• Not at all, Eddie. There’s no secret to the fact that I run Bodhi Linux, so the desktop is Enlightenment, using the Egyptian theme.

  • […] Rollapp’s Online LibreOffice Nearly Ready for Prime Time – But Not Yet […]

  • Stranger

    >:O

    Sorry, but this whole idea is bullshit.

    I don’t get it. Why is everyone trying to shoehown EVERYTHING into the web? This idea is so damn stupid, it’s embarrassing.
    Here is why it’s stupid:

    First of all, since even cheap computers become more and more powerful and harddrive capacities become larger and larger, it does not make any sense. You simply can run applications on your computer. Why should one even CONSIDER cloud computing?
    Secondly, what happens to the data if you write a document and right in the middle of the work the connection breaks down? I guess it’d be simply fucking GONE!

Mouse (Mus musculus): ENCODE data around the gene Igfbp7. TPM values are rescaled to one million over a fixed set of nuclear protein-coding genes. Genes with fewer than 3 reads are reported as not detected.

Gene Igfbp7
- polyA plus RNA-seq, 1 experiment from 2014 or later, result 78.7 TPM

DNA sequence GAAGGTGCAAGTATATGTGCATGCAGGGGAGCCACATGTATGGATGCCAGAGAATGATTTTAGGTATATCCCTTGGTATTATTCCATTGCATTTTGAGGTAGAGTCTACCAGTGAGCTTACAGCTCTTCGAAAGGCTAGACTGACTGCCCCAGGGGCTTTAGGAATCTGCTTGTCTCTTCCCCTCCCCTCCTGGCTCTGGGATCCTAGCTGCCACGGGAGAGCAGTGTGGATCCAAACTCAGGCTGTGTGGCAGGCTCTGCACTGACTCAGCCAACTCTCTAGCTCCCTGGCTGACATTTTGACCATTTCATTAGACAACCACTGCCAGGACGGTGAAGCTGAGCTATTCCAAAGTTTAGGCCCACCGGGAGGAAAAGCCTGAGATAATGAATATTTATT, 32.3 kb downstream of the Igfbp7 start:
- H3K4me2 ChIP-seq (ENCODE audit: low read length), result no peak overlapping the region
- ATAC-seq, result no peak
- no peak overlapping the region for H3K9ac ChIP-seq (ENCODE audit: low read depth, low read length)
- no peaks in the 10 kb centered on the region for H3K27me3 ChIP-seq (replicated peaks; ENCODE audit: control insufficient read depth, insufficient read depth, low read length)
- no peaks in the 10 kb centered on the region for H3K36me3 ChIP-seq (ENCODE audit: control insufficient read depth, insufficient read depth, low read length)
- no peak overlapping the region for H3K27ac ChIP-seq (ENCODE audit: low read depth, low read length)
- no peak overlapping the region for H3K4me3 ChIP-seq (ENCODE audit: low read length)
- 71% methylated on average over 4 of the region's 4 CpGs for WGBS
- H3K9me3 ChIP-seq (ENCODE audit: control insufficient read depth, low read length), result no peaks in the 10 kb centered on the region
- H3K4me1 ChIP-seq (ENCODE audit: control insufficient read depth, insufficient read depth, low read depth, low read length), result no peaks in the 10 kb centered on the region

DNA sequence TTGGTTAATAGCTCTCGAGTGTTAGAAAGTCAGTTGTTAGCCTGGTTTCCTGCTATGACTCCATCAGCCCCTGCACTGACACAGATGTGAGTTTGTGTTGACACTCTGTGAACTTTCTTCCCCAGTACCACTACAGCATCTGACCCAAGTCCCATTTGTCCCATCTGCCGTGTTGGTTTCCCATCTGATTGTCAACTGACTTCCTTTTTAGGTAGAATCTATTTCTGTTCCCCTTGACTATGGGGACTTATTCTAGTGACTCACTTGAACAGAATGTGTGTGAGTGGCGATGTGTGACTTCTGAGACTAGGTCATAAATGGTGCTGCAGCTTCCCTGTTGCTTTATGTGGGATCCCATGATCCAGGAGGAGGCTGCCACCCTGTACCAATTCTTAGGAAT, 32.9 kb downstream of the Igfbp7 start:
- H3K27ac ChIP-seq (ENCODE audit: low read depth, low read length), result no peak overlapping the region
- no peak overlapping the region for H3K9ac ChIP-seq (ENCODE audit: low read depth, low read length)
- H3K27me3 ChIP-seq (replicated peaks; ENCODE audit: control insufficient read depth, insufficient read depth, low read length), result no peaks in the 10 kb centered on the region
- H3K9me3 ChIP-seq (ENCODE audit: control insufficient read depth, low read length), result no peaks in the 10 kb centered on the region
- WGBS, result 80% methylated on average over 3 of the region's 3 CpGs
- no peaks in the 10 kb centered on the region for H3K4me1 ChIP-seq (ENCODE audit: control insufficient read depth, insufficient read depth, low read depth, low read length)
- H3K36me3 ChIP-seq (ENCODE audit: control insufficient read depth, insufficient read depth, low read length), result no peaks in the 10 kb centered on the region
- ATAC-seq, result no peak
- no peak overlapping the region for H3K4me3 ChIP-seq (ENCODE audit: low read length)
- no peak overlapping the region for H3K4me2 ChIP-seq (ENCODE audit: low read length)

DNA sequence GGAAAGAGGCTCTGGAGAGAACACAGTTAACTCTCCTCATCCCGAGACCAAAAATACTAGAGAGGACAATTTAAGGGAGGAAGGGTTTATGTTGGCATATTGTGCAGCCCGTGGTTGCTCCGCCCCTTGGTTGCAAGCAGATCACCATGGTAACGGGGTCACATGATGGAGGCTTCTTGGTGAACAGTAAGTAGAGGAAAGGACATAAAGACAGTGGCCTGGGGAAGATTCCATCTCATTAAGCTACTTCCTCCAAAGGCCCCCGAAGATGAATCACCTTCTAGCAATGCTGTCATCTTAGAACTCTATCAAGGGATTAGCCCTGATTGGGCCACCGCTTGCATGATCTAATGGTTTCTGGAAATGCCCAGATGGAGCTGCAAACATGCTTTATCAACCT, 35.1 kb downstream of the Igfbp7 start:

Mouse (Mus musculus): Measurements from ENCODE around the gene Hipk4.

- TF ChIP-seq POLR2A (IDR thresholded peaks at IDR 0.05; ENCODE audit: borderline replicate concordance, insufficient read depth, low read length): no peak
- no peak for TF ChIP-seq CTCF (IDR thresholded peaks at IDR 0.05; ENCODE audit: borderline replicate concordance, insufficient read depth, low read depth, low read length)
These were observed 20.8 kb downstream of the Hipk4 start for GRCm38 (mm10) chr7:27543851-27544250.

Thirdly, I assume that you can’t just magically port LibreOffice etc. to the web without writing any additional code. Therefore, for Rollapp there must have been some extra code written. I wonder where this code is. Even if they “publish” this extra code, there’s no reason to trust them that they actually use exactly this published code, without changes.
    They could easily build in anti-features.

    And indeed Rollapp has anti-features:
    It is not only infested with video (!) ads, it also talks massively back to home: It wants your browser to connect to Google, Facebook, Twitter; also Google Analytics. This is absolutely inacceptable.